When managing infrastructure, small systems must take into account capacity development provisions under the Safe Drinking Water Act. Requirements include prioritizing system work, measuring improvements and involving stakeholders in water system capacity efforts. Finally, the EPA advises water and wastewater utilities to carefully consider their use of energy and water. Integrating energy-efficient practices into daily operations and long-term planning can significantly reduce utility spending. Plant upgrades, generators and alternative energy sources are among the most viable options.

Rates. In order to better fund infrastructure maintenance and construction work, U.S. water and wastewater utilities need to help shift the general public’s belief that water is inexpensive and endlessly available.

“We’re increasingly understanding, although we’ve always known it, that water is a very scarce and precious resource overall,” Deane said. “We don’t value it appropriately, and we certainly don’t value from a financial standpoint the infrastructure that’s necessary in the systems to deliver clean drinking water, take away and treat wastewater and manage wet-weather flows.”

Americans pay less for water and wastewater services than the citizens of most other developed nations. Pricing tailored to reflect the actual costs of building, operating and maintaining systems would greatly aid utilities in keeping their infrastructure well-oiled.

“Water is a bargain,” Halleman said. We as citizens will always require a high quality of water. As power and chemicals used in water treatment become more expensive and water—in certain parts of the country—becomes scarcer, the cost of water will greatly appreciate. Water rates certainly have to go up. Infrastructure needs to be repaired.”

State revolving funds and various watershed resources also may help water and wastewater groups conduct required projects. For more information, visit www.epa.gov/owow/funding.html.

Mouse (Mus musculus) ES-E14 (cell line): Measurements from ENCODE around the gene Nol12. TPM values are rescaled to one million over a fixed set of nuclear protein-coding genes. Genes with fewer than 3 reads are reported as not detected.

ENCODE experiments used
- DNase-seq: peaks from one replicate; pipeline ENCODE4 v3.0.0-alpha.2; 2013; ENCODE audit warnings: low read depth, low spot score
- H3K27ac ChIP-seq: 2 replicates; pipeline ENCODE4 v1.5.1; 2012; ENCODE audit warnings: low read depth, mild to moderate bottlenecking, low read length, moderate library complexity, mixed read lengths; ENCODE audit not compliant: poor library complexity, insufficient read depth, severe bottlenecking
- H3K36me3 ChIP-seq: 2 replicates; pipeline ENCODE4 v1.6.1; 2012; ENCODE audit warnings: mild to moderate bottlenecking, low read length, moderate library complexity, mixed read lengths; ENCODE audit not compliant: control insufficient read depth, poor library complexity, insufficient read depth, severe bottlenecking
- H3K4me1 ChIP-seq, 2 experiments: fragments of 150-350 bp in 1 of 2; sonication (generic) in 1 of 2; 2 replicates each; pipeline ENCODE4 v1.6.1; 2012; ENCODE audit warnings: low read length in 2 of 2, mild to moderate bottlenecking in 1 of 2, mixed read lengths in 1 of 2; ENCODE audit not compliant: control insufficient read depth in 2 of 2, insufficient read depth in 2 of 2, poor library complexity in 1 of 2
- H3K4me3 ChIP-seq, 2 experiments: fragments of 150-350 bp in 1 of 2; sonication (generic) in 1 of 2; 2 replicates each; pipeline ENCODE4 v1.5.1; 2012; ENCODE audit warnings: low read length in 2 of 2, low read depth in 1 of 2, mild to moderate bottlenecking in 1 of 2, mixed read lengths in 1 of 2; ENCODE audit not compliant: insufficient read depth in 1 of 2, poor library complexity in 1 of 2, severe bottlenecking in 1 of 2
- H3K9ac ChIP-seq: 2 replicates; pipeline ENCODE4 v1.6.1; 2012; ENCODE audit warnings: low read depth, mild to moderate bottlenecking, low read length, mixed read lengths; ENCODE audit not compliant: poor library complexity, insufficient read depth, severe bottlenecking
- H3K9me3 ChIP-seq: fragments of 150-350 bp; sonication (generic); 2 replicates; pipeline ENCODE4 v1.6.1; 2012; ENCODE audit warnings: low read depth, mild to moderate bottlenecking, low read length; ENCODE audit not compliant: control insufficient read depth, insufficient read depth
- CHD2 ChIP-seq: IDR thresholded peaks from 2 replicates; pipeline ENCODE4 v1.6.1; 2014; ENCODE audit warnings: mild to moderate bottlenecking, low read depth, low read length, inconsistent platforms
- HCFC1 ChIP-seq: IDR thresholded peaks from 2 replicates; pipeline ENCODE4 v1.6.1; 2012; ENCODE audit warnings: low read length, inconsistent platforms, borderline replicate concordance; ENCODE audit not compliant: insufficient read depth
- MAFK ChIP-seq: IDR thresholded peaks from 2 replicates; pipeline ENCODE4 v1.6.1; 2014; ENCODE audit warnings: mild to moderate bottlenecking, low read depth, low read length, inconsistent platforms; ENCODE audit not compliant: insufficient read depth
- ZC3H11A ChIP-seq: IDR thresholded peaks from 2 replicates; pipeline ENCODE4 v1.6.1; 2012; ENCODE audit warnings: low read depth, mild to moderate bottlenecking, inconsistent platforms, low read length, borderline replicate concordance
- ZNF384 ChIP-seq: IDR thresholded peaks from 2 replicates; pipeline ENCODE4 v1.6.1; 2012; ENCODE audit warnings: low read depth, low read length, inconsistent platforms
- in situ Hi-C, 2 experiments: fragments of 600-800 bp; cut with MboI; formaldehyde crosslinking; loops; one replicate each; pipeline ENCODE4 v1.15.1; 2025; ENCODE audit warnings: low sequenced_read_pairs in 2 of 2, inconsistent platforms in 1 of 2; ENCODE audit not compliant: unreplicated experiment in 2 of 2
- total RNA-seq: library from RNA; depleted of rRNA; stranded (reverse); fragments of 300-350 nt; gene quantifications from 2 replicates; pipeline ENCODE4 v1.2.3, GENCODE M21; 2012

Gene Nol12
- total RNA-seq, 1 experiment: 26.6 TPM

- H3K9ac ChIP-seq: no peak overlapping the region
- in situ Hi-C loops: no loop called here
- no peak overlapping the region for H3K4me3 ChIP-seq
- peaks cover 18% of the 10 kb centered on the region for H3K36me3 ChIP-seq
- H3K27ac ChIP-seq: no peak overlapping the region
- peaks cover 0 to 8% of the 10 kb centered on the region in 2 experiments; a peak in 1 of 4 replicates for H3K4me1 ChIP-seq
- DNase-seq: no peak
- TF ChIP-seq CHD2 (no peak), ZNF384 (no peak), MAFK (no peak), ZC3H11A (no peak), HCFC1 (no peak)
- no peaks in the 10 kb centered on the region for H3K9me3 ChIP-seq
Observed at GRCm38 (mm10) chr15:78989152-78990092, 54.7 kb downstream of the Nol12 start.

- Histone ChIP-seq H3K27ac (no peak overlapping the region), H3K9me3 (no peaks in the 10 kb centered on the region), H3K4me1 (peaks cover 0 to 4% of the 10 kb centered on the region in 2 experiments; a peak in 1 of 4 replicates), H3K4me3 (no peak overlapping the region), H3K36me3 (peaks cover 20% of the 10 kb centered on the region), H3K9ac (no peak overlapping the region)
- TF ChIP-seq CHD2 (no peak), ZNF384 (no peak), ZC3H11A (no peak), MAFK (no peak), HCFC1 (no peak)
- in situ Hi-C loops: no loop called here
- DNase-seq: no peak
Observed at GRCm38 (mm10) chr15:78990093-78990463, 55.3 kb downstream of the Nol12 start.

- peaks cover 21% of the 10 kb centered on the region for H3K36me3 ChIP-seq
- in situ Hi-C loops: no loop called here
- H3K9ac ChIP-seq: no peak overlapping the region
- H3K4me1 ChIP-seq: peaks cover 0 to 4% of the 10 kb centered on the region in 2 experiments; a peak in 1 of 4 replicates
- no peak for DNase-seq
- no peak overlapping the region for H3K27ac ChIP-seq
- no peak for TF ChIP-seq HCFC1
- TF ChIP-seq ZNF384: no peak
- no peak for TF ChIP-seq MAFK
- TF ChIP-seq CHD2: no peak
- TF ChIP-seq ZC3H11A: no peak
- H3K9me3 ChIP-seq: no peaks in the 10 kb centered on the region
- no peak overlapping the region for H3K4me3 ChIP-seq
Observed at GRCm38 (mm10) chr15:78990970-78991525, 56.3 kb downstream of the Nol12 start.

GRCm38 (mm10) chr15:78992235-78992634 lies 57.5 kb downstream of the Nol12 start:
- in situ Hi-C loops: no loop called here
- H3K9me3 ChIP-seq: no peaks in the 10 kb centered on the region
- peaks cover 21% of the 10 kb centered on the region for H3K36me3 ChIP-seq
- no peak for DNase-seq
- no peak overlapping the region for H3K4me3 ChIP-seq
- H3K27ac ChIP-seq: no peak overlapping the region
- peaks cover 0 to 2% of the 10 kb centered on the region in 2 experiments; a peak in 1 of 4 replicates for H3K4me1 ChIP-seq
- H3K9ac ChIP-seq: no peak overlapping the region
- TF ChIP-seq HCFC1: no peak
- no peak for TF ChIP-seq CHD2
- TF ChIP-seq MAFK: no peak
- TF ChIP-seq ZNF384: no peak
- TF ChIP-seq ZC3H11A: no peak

Water Use. Treating water as the precious resource it is will be vital to filling the U.S. water infrastructure gap.

“When [water] becomes expensive, utilities will spend more time finding lost water,” Halleman said. “The average utility loses 10% of its water now. You can image if that was gasoline.”

Today’s average American household uses 127,400 gal of water annually, according to the American Water Works Association. The association’s research, however, also indicates that the installation of water-saving features would decrease use by 30%, saving more than $4 billion per year.

Watershed Protection. Cleaner source water can make for lower treatment costs and less wear and tear on systems. Encouraging, and in some cases making mandatory, the collaboration of watershed-boundary entities to protect surface water plays an important role in preserving infrastructure. National Pollutant Discharge Elimination System permit compliance, “green” storm water management practices and water quality trading programs, for instance, contribute to improving impaired water bodies, or preventing the need for the label in the first place.

Following this four-pronged approach can help water and wastewater utilities stop the ticking of the infrastructure time bomb.

“It’s very important to look at all the pillars comprehensively,” Deane said. “They all have a significant role to play, and missing any one of those, we’re not going to be able to achieve sustainable infrastructure for long in this country.”

All industry players—from manufacturers and operators to utility managers and lawmakers—and the general public must collaborate to preserve and grow the pipelines, pumping stations, storage structures and other infrastructure elements that keep water safe and flowing.

About the author

Caitlin Cunningham is associate editor for Water & Wastes Digest. Cunningham can be reached at 847.391.1025 or by e-mail at [email protected].